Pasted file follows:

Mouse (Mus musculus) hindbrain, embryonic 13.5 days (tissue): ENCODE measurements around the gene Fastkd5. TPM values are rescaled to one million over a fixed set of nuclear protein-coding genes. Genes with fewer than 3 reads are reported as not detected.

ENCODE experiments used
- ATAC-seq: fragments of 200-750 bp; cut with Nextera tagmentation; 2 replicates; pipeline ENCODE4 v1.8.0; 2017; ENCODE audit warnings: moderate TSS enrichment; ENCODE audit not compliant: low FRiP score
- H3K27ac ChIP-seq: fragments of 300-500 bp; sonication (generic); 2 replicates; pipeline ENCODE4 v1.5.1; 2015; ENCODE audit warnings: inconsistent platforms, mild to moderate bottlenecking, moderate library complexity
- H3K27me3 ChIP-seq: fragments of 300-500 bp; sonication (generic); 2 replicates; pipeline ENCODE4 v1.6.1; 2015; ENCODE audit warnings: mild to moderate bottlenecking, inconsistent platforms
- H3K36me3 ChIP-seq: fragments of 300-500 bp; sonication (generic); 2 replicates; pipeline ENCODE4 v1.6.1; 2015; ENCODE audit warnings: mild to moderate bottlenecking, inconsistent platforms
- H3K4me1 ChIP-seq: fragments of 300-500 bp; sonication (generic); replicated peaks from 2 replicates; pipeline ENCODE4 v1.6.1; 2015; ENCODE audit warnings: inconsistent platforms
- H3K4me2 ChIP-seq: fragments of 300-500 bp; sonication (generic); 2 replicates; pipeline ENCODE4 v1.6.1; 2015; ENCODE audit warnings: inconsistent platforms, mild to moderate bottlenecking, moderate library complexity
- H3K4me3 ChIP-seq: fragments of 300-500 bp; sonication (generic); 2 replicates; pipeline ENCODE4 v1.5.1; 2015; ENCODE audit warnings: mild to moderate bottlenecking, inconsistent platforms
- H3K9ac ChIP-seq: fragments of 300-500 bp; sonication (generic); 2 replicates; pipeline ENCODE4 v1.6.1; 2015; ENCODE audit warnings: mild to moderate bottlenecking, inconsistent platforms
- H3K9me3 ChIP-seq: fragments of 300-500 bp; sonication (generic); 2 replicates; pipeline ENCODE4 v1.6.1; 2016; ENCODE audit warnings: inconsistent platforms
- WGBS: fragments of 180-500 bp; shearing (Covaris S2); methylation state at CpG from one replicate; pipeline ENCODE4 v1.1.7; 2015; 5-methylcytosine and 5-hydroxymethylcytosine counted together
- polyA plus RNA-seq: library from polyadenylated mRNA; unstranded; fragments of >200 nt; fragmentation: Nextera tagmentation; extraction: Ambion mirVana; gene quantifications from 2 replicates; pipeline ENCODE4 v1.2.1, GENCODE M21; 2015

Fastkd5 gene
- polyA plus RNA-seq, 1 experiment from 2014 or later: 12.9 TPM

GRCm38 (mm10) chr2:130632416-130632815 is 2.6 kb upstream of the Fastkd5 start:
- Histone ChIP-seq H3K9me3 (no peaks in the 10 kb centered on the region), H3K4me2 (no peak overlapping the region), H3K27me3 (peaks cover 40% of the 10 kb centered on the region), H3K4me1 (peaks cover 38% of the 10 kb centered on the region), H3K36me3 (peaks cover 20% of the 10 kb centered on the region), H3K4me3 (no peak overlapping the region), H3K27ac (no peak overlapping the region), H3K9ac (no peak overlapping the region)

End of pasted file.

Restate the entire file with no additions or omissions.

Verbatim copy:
Mouse (Mus musculus) hindbrain, embryonic 13.5 days (tissue): ENCODE measurements around the gene Fastkd5. TPM values are rescaled to one million over a fixed set of nuclear protein-coding genes. Genes with fewer than 3 reads are reported as not detected.

ENCODE experiments used
- ATAC-seq: fragments of 200-750 bp; cut with Nextera tagmentation; 2 replicates; pipeline ENCODE4 v1.8.0; 2017; ENCODE audit warnings: moderate TSS enrichment; ENCODE audit not compliant: low FRiP score
- H3K27ac ChIP-seq: fragments of 300-500 bp; sonication (generic); 2 replicates; pipeline ENCODE4 v1.5.1; 2015; ENCODE audit warnings: inconsistent platforms, mild to moderate bottlenecking, moderate library complexity
- H3K27me3 ChIP-seq: fragments of 300-500 bp; sonication (generic); 2 replicates; pipeline ENCODE4 v1.6.1; 2015; ENCODE audit warnings: mild to moderate bottlenecking, inconsistent platforms
- H3K36me3 ChIP-seq: fragments of 300-500 bp; sonication (generic); 2 replicates; pipeline ENCODE4 v1.6.1; 2015; ENCODE audit warnings: mild to moderate bottlenecking, inconsistent platforms
- H3K4me1 ChIP-seq: fragments of 300-500 bp; sonication (generic); replicated peaks from 2 replicates; pipeline ENCODE4 v1.6.1; 2015; ENCODE audit warnings: inconsistent platforms
- H3K4me2 ChIP-seq: fragments of 300-500 bp; sonication (generic); 2 replicates; pipeline ENCODE4 v1.6.1; 2015; ENCODE audit warnings: inconsistent platforms, mild to moderate bottlenecking, moderate library complexity
- H3K4me3 ChIP-seq: fragments of 300-500 bp; sonication (generic); 2 replicates; pipeline ENCODE4 v1.5.1; 2015; ENCODE audit warnings: mild to moderate bottlenecking, inconsistent platforms
- H3K9ac ChIP-seq: fragments of 300-500 bp; sonication (generic); 2 replicates; pipeline ENCODE4 v1.6.1; 2015; ENCODE audit warnings: mild to moderate bottlenecking, inconsistent platforms
- H3K9me3 ChIP-seq: fragments of 300-500 bp; sonication (generic); 2 replicates; pipeline ENCODE4 v1.6.1; 2016; ENCODE audit warnings: inconsistent platforms
- WGBS: fragments of 180-500 bp; shearing (Covaris S2); methylation state at CpG from one replicate; pipeline ENCODE4 v1.1.7; 2015; 5-methylcytosine and 5-hydroxymethylcytosine counted together
- polyA plus RNA-seq: library from polyadenylated mRNA; unstranded; fragments of >200 nt; fragmentation: Nextera tagmentation; extraction: Ambion mirVana; gene quantifications from 2 replicates; pipeline ENCODE4 v1.2.1, GENCODE M21; 2015

Fastkd5 gene
- polyA plus RNA-seq, 1 experiment from 2014 or later: 12.9 TPM

GRCm38 (mm10) chr2:130632416-130632815 is 2.6 kb upstream of the Fastkd5 start:
- Histone ChIP-seq H3K9me3 (no peaks in the 10 kb centered on the region), H3K4me2 (no peak overlapping the region), H3K27me3 (peaks cover 40% of the 10 kb centered on the region), H3K4me1 (peaks cover 38% of the 10 kb centered on the region), H3K36me3 (peaks cover 20% of the 10 kb centered on the region), H3K4me3 (no peak overlapping the region), H3K27ac (no peak overlapping the region), H3K9ac (no peak overlapping the region)